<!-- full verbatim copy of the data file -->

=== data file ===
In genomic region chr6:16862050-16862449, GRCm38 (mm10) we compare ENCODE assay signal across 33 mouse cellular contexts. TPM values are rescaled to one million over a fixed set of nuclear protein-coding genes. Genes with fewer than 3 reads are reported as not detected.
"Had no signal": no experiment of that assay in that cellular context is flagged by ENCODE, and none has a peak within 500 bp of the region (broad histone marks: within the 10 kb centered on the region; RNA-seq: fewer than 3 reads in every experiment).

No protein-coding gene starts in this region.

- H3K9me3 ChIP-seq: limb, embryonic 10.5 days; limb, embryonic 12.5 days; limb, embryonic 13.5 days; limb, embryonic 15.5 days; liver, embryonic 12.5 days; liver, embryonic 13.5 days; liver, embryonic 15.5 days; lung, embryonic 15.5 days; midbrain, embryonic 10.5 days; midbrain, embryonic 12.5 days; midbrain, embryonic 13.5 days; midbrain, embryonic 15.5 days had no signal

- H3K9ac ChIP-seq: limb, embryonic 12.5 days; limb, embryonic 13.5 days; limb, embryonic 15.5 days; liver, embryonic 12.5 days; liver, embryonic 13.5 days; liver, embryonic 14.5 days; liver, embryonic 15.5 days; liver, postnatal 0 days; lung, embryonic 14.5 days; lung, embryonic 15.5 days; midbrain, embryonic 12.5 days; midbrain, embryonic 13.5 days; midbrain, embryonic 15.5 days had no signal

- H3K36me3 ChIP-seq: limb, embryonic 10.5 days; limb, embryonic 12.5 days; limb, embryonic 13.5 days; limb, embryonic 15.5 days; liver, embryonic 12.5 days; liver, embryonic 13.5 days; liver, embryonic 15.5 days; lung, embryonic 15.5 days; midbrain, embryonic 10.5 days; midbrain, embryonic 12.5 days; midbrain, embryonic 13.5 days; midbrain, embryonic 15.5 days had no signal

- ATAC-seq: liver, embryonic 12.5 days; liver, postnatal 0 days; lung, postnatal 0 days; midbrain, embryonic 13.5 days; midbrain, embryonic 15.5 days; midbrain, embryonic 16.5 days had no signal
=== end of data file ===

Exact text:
In genomic region chr6:16862050-16862449, GRCm38 (mm10) we compare ENCODE assay signal across 33 mouse cellular contexts. TPM values are rescaled to one million over a fixed set of nuclear protein-coding genes. Genes with fewer than 3 reads are reported as not detected.
"Had no signal": no experiment of that assay in that cellular context is flagged by ENCODE, and none has a peak within 500 bp of the region (broad histone marks: within the 10 kb centered on the region; RNA-seq: fewer than 3 reads in every experiment).

No protein-coding gene starts in this region.

- H3K9me3 ChIP-seq: limb, embryonic 10.5 days; limb, embryonic 12.5 days; limb, embryonic 13.5 days; limb, embryonic 15.5 days; liver, embryonic 12.5 days; liver, embryonic 13.5 days; liver, embryonic 15.5 days; lung, embryonic 15.5 days; midbrain, embryonic 10.5 days; midbrain, embryonic 12.5 days; midbrain, embryonic 13.5 days; midbrain, embryonic 15.5 days had no signal

- H3K9ac ChIP-seq: limb, embryonic 12.5 days; limb, embryonic 13.5 days; limb, embryonic 15.5 days; liver, embryonic 12.5 days; liver, embryonic 13.5 days; liver, embryonic 14.5 days; liver, embryonic 15.5 days; liver, postnatal 0 days; lung, embryonic 14.5 days; lung, embryonic 15.5 days; midbrain, embryonic 12.5 days; midbrain, embryonic 13.5 days; midbrain, embryonic 15.5 days had no signal

- H3K36me3 ChIP-seq: limb, embryonic 10.5 days; limb, embryonic 12.5 days; limb, embryonic 13.5 days; limb, embryonic 15.5 days; liver, embryonic 12.5 days; liver, embryonic 13.5 days; liver, embryonic 15.5 days; lung, embryonic 15.5 days; midbrain, embryonic 10.5 days; midbrain, embryonic 12.5 days; midbrain, embryonic 13.5 days; midbrain, embryonic 15.5 days had no signal

- ATAC-seq: liver, embryonic 12.5 days; liver, postnatal 0 days; lung, postnatal 0 days; midbrain, embryonic 13.5 days; midbrain, embryonic 15.5 days; midbrain, embryonic 16.5 days had no signal